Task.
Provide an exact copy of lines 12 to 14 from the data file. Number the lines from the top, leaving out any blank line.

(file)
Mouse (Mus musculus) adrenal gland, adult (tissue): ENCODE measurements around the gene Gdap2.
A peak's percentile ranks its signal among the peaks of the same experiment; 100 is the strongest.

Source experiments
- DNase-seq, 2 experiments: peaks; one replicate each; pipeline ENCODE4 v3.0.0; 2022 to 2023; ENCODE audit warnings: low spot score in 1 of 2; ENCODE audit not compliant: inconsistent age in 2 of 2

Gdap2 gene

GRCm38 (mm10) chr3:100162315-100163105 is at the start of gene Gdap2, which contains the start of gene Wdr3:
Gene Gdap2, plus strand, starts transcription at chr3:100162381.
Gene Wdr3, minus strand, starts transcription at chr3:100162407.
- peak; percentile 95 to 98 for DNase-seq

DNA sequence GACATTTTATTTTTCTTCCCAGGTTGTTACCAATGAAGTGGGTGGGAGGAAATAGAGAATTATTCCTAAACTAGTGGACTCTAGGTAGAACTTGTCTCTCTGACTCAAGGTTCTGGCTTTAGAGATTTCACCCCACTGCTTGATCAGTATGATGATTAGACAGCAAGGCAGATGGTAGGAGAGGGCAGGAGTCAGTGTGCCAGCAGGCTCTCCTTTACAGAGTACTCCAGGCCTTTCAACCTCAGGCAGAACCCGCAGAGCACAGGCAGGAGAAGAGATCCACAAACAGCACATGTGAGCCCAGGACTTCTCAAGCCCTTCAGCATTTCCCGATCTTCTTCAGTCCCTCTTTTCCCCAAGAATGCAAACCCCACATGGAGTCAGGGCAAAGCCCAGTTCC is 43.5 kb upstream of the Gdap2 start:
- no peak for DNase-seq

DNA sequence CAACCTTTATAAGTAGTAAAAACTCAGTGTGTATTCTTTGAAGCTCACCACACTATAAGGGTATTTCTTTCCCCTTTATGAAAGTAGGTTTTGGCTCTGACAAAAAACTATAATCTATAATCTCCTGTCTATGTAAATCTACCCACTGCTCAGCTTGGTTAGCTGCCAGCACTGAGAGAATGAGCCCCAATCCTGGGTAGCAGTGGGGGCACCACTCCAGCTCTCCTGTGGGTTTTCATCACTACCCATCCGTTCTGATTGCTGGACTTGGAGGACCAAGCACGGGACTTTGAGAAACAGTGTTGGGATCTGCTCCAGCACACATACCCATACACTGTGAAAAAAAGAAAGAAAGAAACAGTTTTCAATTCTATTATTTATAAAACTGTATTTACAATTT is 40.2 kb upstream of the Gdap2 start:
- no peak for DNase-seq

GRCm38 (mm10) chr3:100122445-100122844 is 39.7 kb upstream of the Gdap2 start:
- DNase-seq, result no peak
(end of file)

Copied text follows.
DNA sequence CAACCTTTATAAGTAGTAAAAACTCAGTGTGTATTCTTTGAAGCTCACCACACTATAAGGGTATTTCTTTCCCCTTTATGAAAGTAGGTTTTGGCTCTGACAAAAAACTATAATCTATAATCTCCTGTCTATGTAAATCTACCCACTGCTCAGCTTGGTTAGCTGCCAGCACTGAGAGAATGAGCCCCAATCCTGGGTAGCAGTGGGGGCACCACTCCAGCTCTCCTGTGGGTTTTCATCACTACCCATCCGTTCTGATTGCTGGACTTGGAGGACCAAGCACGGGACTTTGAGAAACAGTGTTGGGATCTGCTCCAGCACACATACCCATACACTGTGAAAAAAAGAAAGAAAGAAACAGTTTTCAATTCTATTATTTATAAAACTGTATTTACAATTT is 40.2 kb upstream of the Gdap2 start:
- no peak for DNase-seq

GRCm38 (mm10) chr3:100122445-100122844 is 39.7 kb upstream of the Gdap2 start: